This new building with its bush-hammered exposed concrete surface stands in the foreground of a listed building from the year 1890. The listed villa was completely renovated, the extensive and inappropriate developments of recent decades were removed, and the traditional room structure was restored.
The existing retaining wall with terrace, on the slope in front of the building, was severely and irreversibly damaged and could therefore not be preserved. The new construction echoes the building configuration and cubature of the historical substance.
The rebuilding of the terrace offered the opportunity of making the area between the retaining wall and the outer basement wall, which had formerly been filled, accessible as living space, and of bringing light into the basement, which had previously been quite dark. Furthermore, the open areas of the park-like property below the formerly forbidding retaining wall are now directly accessible from the living space on the lowest floor (the former cellar), and the relation to the park is established and completely revaluated. The approving authority has stipulated that no extension of the existing structure and no additional storey should be visible in the external effect of the new building. This is in accord with the spirit of the design: to feature the façade (the historical retaining wall) of the new building as a constructed rock face on the slope and to enable light access through three cave-like openings in the rock face.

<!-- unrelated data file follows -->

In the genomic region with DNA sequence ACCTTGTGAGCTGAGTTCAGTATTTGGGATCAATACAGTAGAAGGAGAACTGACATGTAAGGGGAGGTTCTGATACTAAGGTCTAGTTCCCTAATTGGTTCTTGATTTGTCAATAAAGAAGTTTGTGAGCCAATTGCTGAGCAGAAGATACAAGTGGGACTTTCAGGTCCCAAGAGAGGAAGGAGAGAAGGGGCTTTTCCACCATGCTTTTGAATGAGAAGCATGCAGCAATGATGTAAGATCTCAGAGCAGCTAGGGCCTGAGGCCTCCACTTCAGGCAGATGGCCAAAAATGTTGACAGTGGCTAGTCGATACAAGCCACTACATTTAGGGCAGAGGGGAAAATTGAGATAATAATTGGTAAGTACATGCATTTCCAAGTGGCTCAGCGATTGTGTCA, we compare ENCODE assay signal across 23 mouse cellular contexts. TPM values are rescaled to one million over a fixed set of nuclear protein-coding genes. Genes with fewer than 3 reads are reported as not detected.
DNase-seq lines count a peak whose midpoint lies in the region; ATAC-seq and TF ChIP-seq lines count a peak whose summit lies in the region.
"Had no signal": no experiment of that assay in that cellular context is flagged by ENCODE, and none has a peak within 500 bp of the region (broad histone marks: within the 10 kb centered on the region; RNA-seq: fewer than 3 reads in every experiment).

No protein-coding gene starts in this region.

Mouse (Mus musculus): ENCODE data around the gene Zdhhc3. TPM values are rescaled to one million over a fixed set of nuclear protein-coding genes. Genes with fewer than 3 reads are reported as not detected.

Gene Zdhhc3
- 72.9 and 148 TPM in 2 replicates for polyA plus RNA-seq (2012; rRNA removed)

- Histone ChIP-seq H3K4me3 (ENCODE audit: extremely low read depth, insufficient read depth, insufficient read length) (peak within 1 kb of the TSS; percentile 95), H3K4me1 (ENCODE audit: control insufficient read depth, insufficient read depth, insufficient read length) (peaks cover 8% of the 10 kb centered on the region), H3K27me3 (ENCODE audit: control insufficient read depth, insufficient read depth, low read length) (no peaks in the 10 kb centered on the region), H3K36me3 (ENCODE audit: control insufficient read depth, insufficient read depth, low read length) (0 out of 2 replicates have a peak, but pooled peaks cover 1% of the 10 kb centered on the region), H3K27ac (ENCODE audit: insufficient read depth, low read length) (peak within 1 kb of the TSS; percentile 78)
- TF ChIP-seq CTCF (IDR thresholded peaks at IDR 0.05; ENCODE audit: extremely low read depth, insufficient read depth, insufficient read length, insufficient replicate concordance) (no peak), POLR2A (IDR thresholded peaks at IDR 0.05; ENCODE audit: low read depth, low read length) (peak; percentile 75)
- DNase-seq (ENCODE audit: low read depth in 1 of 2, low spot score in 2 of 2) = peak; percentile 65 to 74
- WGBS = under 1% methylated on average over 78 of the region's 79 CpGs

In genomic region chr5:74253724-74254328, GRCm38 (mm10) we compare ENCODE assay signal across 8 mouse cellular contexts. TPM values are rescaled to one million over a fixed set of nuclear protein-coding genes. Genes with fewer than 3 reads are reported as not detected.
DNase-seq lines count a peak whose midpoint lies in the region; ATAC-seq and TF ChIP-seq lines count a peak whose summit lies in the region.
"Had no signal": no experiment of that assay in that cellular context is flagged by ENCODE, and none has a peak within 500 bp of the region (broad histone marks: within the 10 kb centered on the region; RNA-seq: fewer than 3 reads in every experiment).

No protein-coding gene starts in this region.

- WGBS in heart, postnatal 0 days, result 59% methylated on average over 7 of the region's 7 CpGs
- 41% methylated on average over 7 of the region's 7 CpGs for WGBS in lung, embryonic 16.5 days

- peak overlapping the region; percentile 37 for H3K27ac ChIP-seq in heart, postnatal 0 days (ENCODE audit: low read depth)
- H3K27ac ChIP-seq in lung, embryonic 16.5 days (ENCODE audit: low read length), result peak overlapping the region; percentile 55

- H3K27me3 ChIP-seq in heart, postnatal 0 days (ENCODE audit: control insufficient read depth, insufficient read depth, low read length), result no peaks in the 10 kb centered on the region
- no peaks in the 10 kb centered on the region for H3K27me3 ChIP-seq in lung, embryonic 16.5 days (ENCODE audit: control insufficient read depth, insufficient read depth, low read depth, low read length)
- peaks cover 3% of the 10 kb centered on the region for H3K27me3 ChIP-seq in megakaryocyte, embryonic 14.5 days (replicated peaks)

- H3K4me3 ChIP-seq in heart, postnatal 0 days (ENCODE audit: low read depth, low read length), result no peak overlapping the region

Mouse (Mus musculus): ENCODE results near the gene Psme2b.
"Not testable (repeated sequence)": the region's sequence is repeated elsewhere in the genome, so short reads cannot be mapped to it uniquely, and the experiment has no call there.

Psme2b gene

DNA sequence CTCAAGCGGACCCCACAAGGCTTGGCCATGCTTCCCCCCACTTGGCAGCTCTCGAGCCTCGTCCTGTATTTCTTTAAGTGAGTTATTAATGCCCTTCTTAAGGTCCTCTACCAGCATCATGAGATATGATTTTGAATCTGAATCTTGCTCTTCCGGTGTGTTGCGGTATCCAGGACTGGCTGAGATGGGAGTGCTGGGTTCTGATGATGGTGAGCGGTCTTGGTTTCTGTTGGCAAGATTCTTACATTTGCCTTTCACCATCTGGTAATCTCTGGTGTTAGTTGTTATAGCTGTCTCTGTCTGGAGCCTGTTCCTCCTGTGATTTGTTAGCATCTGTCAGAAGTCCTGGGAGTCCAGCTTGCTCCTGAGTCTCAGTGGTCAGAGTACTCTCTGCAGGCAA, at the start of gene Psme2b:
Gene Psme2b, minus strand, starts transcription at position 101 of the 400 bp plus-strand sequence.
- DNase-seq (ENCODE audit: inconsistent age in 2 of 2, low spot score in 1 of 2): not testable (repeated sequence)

The design concept and the materials of the façade, with its bush-hammered exposed concrete surface, produce the analogy to the landscape of the Würm valley and the relation of the floor plan to the exterior: Cave-like openings in the volume of the constructed rock face characterise the new building and the lighting: The existing light conditions (the position of the sun on the property) and the lines of sight were used to calculate the coordination between the floor plan and the cave-like openings. The three openings enable direct sunshine at different times of the day. The clear physical shape and the reduction to a few distinct materials create an interplay of seclusion and retreat, insights and outlooks. The room-high, glass-panelled clefts extend the interior outwards.
At the level of the monolithic “rock face”, no disturbing technical elements such as shuttering profiles, façade anchors or window elements are visible: the exposed concrete, here with a bush-hammered surface, becomes a constructed rock face, a mediator between landscape and plinth of the historical building, and the modern architecture of the new building interlaces with the historical building fabric and the landscape. The spacious landscape of the property is captured with the rock face at the edge of the slope, the transition to the building, and gives the historical building its own plinth, which is used as a terrace.
The exposed concrete façade, like the historical building (with tinted, uncoated mineral rendering) needs no protective coating, so it is also integrated in the surrounding landscape like the historical building, thanks to the haptics of the unprotected surface.
The interior design with built-in furniture was also included in the floor-plan configuration. The furniture surfaces are designed as room-high panels, and with a matt, white surface, these areas are part of the room concept and of the walls. The white floor coating in the new building contrasts with the “hard shell” of the façade and the flooring of the historical building (herringbone oak).
With its clear structure and concentration on essentials, the house has a distinctive and powerful character, both integrating it in the landscape and preserving the autonomy of the historical building.